Degree

Doctor of Philosophy (PhD)

Department

Engineering Science

Document Type

Dissertation

Abstract

This work is an investigation of microwave-assisted biomass pyrolysis and thermocatalytic upgrading of pyrolysis vapors. In the first two chapters, the microwave susceptibility of mixtures of biomass with potential microwave absorbers are characterized by dielectric measurements at microwave frequencies. Dielectric constant and dielectric loss factor of biomass mixtures with char and biomass mixtures with bentonite are found to increase quadratically with increasing weight percent of char or bentonite.

Chapter 3 presents a finite element model, developed in COMSOL Multiphysics, comparing two waveguide applicator configurations for microwave processing using biomass as a model material. A standing wave configuration results in intense hot and cold spots along the length of the material with half wavelength spacing, while the travelling wave configuration provides more even heating along the material, but material temperature is lower. The model was validated experimentally. A continuously moving sliding short was found to provide more homogenous heating along the sample length, without compromising temperature.

Chapter 4 is an experimental investigation of microwave pyrolysis in which pine biomass is mixed with char to assist heating. A single mode waveguide applicator was used and the sliding short configuration developed in Chapter 3 was implemented. Power level and percent char in the biomass/char mixture were studied for their effect on pyrolysis product yields, composition, and calorific value. Microwave-assisted pyrolysis successfully produced high quality products with greater syngas CO and H2, greater bio-oil phenol composition, and greater overall energy balance compared to conventional pyrolysis.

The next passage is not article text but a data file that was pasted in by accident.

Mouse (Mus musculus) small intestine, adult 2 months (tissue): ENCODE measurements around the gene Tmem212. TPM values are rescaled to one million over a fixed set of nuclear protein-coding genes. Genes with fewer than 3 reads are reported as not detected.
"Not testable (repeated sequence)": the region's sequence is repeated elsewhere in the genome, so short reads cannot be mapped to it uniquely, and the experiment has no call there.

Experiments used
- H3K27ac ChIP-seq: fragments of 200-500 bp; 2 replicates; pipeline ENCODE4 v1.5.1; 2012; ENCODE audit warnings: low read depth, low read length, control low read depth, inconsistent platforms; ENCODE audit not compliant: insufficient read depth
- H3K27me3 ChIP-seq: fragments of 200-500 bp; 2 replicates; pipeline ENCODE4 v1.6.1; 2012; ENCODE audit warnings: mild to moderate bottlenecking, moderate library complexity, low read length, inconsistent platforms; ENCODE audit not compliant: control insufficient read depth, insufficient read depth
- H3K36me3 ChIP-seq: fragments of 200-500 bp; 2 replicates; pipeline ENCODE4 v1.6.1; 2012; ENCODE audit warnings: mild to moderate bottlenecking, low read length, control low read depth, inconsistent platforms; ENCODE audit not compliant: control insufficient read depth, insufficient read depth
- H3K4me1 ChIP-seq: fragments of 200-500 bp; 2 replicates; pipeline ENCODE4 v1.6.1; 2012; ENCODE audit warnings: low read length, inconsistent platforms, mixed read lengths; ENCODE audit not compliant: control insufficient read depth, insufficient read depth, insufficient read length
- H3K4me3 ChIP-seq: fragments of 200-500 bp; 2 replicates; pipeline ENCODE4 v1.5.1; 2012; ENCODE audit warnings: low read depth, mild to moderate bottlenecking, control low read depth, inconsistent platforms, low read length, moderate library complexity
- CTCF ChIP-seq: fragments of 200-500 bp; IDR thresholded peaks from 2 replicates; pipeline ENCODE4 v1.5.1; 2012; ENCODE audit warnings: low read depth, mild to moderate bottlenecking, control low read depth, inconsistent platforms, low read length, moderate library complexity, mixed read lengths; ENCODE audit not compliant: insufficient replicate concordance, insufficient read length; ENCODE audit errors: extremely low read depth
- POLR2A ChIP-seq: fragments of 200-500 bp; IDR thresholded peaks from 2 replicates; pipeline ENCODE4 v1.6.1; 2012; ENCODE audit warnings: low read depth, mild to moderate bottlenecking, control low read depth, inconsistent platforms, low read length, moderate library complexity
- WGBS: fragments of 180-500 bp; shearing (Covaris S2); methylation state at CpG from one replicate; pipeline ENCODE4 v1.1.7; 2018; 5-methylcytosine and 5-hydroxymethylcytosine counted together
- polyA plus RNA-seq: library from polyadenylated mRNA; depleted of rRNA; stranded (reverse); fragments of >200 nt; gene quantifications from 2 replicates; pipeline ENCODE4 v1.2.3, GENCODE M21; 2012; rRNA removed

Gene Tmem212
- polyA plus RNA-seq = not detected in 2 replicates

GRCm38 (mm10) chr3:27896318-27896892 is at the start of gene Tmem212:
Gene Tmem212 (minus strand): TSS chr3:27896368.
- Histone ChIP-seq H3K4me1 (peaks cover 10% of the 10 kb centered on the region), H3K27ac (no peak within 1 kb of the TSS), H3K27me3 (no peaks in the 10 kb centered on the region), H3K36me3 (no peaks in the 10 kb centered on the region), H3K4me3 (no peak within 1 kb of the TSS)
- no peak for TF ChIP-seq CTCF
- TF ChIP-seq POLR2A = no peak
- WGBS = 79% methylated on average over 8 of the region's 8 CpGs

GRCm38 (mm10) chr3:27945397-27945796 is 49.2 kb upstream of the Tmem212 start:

In Chapter 5, an experimental study on pyrolysis vapor upgrading is conducted using low-cost, naturally occurring catalysts as an alternative to synthetic acid zeolites. Biomass is pyrolyzed in an inductively-heated reactor in which pyrolysis vapors pass over a heated catalyst bed. The catalysts studied are montmorillonite-supported iron (III), which were found to be unsuitable for microwave heating due to low dielectric loss and poor thermal stability. For these reasons, the montmorillonite-based catalysts in this study were heated by an electric furnace. Iron-doped montmorillonite K10 catalysts were found to marginally improve the quality of liquid and gaseous products from biomass pyrolysis.

Date

5-30-2018

Committee Chair

Boldor, Dorin

Available for download on Wednesday, May 28, 2025

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